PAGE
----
It is striking that in the aftermath of a referendum—the result of a faction fight between two equally right-wing sections of the Tory Party—it is Labour that has been sent into free-fall. Under any other circumstances, it would be expected that Labour, whose party membership voted in the majority to remain in the EU, would be demanding an early election against a Tory Party that failed so signally to mobilise its base of support.
Instead, the majority of the parliamentary Labour Party is intent on removing its own leader.
Within hours of the result, by midday Friday, Dame Margaret Hodge and Ann Coffey MP had submitted a motion of no confidence. In the early hours of Sunday morning, Shadow Foreign Secretary Hilary Benn, notorious for leading 66 Labour MPs in backing the British bombing of Syria last autumn after Corbyn had allowed a free vote, told Corbyn he had lost confidence in his leadership, forcing Corbyn to sack him.
This was the signal for a series of resignations from the shadow cabinet, timed at regular intervals. On Monday morning, Labour Party Deputy Leader Tom Watson told Corbyn he no longer had the support of the parliamentary party and should consider standing down. By the time the no confidence motion was taken at yesterday’s meeting of the parliamentary Labour Party, two-thirds of the shadow cabinet members had resigned and reports indicated that up to 70 percent of Labour MPs would vote for Corbyn to go today at 4 p.m.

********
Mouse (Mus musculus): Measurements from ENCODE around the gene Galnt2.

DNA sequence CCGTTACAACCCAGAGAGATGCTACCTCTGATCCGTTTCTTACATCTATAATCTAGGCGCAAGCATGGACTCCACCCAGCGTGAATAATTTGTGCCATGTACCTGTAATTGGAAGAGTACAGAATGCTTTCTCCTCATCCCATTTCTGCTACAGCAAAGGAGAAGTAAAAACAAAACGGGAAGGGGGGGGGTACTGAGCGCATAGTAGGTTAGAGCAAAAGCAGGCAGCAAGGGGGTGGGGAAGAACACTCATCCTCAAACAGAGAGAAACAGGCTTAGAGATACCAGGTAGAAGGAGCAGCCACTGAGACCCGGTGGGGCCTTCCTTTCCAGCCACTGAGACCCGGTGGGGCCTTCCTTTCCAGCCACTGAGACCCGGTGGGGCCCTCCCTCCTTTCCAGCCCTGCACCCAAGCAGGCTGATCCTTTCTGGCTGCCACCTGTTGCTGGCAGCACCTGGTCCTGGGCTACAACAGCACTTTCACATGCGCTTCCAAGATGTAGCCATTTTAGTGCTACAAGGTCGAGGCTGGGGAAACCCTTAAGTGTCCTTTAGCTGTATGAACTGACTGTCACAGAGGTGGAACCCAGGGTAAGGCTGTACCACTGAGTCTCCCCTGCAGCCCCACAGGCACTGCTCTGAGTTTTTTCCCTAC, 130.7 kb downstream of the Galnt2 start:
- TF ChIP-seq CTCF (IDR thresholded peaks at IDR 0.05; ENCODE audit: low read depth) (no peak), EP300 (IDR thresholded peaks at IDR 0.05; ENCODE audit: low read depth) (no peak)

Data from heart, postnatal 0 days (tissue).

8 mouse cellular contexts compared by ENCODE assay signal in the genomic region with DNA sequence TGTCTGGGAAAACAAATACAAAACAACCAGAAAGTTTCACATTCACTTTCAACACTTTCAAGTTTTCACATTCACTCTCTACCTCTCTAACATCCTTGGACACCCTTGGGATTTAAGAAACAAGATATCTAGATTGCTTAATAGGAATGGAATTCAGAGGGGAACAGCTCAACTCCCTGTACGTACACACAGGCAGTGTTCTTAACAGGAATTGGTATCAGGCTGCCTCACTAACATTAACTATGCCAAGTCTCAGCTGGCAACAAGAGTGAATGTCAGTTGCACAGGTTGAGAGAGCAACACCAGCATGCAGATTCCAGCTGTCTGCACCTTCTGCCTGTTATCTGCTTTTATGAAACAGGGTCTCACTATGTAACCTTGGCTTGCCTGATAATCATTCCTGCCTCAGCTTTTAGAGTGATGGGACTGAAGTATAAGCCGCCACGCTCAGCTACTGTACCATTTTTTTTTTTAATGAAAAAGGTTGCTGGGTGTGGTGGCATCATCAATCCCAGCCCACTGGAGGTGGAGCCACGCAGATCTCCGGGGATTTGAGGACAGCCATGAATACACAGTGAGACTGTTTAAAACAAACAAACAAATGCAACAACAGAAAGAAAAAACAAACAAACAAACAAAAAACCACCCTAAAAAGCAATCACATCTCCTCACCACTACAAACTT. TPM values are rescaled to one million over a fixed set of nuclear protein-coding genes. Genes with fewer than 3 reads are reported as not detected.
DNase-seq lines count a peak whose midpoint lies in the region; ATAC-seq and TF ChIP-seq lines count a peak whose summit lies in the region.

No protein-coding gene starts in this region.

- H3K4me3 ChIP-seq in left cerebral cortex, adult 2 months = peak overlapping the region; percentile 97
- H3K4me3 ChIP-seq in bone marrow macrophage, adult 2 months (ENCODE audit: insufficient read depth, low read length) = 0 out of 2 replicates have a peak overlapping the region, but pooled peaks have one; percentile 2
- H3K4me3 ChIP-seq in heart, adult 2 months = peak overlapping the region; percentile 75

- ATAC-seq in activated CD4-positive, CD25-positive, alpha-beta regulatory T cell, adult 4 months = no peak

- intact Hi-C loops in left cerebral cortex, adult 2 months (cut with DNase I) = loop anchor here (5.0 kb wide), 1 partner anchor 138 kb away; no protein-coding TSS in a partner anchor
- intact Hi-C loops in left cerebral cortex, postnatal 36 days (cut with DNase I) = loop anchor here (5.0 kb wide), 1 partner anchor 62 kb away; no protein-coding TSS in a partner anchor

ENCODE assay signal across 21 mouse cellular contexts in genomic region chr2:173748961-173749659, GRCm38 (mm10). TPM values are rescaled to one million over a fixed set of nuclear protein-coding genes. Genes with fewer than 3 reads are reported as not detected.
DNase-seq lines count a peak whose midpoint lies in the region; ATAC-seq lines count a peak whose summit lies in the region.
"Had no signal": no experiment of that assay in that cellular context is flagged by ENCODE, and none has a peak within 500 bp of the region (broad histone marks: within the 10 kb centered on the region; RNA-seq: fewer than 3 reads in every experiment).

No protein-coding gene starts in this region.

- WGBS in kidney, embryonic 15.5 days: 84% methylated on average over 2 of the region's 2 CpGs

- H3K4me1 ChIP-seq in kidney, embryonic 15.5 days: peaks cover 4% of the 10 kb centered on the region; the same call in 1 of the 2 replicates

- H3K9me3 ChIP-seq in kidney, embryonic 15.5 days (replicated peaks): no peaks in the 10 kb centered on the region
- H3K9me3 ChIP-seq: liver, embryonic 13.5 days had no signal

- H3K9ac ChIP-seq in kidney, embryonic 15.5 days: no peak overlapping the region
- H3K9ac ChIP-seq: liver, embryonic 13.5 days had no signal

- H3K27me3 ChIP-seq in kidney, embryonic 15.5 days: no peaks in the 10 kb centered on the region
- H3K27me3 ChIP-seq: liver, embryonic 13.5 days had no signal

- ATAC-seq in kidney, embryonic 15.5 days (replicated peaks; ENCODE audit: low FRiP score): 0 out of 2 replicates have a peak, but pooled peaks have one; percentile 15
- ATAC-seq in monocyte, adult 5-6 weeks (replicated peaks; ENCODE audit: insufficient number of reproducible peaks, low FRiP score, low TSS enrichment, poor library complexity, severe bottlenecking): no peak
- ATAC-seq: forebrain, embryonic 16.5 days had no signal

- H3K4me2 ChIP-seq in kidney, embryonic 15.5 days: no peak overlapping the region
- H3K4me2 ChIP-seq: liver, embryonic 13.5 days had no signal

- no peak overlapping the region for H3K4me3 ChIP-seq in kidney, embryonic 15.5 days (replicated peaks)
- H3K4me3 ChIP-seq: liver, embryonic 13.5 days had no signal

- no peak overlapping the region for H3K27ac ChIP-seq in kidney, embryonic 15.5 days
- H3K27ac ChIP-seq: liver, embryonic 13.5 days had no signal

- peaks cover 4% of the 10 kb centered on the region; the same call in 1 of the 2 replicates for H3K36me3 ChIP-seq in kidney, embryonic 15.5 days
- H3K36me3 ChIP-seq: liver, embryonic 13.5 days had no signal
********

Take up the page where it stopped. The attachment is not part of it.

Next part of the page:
This is an extraordinary and unprecedented event, even in the rotten annals of the Labour Party. Since Corbyn’s election, on every single issue—austerity, NATO membership, the renewal of Trident, war in Syria, EU membership—Corbyn has appeased the Labour Party right wing. In the name of “party unity,” he selected all the right-wingers in his shadow cabinet who have overwhelmingly lined up to stab him in the back, and opposed calls for them to be deselected.
So far, Corbyn has resisted demands to step down, while holding out an olive branch to the right. He is fully cognisant of the pro-imperialist and right-wing forces mobilising against him. Yet, speaking at a rally in his defence in Parliament Square, he said nothing about the referendum result and did not even mention the coup plotters as he pleaded once again for unity.
This is the culmination of months in which Corbyn has repeatedly handed the political initiative to the right wing. But something far more fundamental than his weakness is revealed by the revolt of the parliamentary party.